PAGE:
'Person in a Strange Land' series are pretty stupid. Having said that, Strange Dawn is one of the least cliché of these that I've come across. In most stories of this genre, our intrepid protagonist gets whisked away to a fantastical land. Upon arriving, they are given magical powers, and discover that the first person they chanced upon was the benevolent, handsome (and single!) prince who has fallen desperately in love with them. What luck! Or maybe they have awakened with some wonderful heretofore-unknown combat prowess, and, after being awarded an impossibly large sword, embark on a journey with their newly assembled posse of best friends to slay dragons. How heroic! Strange Dawn has none of this.
Eri and Yuko find themselves, unchanged, in an alien world, but since all the inhabitants are so diminutive, even the girls' ordinary heights and strengths are huge assets. Despite this, they rarely participate in the battles raging around them, usually choosing instead to watch passively or go about their day-to-day lives as normally as possible, given the circumstances. Perhaps that's a little boring. Fantasy is generally a means of escape from mundanity, so watching two teenage girls gather firewood, deal with culture shock, and discuss their periods when you're expecting Epic Dragon Battles of Doom could be disappointing. Strange Dawn does eventually get more exciting- despite it's childish art style, the latter half doesn't shy away from political scheming, blood, on-screen deaths, and scenes of pseudo-sexual perversion. However, Strange Dawn prioritizes buildup over entertainment so before you can feast on the political and martial meat of the story, you must first be force-fed episode after episode of very slow world building.
Now, I love a fully realized setting as much as the next guy, but amidst all the oodles of cooking and cleaning scenes and musings over the difficulties of being stranded in a different world with only one set of clothes and no bathrooms your size, the series also saw fit to call attention to the most unrealistic elements of its setting. Yes, it's nice that they realize how lucky it is that the composition of this world's atmosphere is comparable to Earth's, and how wonderful that all the inhabitants understand Japanese, but when the tone isn't humorous enough to pass these things off as a joke, calling them out is disastrous for the audience's suspension of disbelief.
Once the plot finally gets around to moving along, half the episodes have come and gone, and there simply isn't enough time to comfortably fit the bulk of the narrative, making it feel rushed. This is a shame, as the story has a solid foundation- a small-scale epic (pretend for a moment that makes sense) about a village whose province is, due to a schism, torn between loyalties to two different countries. The role of the Earthlings in the story has potential as well- they are viewed as beneficial political tools. Strange Dawn also does a stand-up job at subverting most of the genre's tropes: though the main characters don't have superpowers, they can still impose their will by screaming, flailing their limbs, or acting like hulking giants. And even when a cliché starts to sneak in (Oh, these two random girls are clearly the Great Protectors all these legends talk about), it is quickly rectified (lol, jk that story is pretty dumb).
Strange Dawn's animation lacks the charm of older series and the technical merits of current offerings, landing it smack in the middle of 'Decent'. Settings are pleasant and movements are smooth enough, but the character designs deserve special mention. Instead of animating the tiny humans that Eri and Yuko encounter realistically, they are given stylized, simplistic designs that resemble "chibi" characters. Unfortunately modern anime viewers associate chibi style people with cheap gags and simplistic emotions, which makes taking the vast majority of the cast seriously extremely difficult.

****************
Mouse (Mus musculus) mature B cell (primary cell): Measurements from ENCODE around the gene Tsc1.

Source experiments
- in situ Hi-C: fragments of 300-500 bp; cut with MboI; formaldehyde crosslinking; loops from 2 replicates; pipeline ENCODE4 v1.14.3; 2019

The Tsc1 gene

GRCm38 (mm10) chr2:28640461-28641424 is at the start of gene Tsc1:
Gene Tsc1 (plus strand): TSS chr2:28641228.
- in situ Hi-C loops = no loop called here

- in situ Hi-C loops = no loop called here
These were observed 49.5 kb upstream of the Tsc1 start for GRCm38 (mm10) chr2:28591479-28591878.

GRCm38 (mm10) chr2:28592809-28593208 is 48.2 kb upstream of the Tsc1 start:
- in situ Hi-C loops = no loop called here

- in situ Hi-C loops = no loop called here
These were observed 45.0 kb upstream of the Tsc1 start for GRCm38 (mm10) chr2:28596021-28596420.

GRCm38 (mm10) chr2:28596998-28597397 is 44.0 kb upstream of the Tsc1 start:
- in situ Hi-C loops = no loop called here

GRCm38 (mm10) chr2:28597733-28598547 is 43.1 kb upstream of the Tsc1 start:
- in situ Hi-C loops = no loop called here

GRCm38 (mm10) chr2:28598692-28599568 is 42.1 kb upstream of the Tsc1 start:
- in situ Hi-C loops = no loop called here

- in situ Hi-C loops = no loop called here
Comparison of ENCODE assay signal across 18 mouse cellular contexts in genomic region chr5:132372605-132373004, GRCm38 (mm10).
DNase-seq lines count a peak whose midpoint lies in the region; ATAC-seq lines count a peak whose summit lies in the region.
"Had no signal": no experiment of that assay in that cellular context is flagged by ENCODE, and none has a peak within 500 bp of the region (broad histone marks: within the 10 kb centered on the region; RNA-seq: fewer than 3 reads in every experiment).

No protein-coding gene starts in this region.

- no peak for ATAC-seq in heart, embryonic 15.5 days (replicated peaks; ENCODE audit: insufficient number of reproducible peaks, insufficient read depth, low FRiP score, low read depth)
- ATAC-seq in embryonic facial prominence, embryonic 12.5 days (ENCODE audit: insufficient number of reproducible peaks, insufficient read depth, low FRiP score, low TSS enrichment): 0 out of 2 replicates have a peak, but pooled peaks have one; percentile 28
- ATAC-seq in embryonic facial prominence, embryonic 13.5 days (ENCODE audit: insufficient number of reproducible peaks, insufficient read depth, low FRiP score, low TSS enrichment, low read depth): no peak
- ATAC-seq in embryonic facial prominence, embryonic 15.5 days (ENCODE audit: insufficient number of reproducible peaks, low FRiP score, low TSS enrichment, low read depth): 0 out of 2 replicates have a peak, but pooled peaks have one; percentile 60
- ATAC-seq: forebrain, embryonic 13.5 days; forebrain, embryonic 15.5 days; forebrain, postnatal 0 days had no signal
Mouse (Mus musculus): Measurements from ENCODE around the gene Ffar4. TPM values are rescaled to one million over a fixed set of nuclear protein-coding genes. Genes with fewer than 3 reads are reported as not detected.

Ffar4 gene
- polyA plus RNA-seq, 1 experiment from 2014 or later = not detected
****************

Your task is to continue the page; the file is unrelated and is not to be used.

The OP is an excellent sweeping tune, but seems like a set up for a much more adventuresome yarn than what is delivered. Background music consists typically of unobtrusive instrumental tracks, and while the vocal work is apt, it's not particularly memorable.
The cast was pleasantly free from major anime archetypes. None of the characters could be written off as "the dumb one" or "the tsundere". Eri is polite, and Yuko is brasher and finds everything about their new situation distasteful, but no one is overshadowed by their traits. However, in making the cast unique and realistic, Strange Dawn forgot to make them interesting as well. Watching Eri and Yuko deal with culture shock and have conversations about their hobbies and aspirations could have been interesting, had the show bothered to give me a reason to care about them.
I appreciate Strange Dawn. I think it tries to do interesting things with a genre that I find vapid. However, I don't particularly like it. Slow scenes were too slow and fast scenes were too fast and even the resulting whiplash couldn't distract from the fact that it didn't allot enough time to important developments. For those looking to test the genre out, this may be a good option- it's manageably short, and appropriate for most audiences without skimping on depth. However, most people will find that the series is too nuanced to be exciting, yet doesn't explore its heavier themes with enough time or intensity to be intellectually stimulating.
Emi and Yuko are two middle school girls who, with a flash of light, have suddenly found themselves in a place much farther than home, where all the people are only about a foot tall. Without further ado, they are named the Great Protectors, who were destined to appear. With war in the air and tensions on the rise, all the girls want to do is go home. But will they find a way back, even though they don't know how they arrived?
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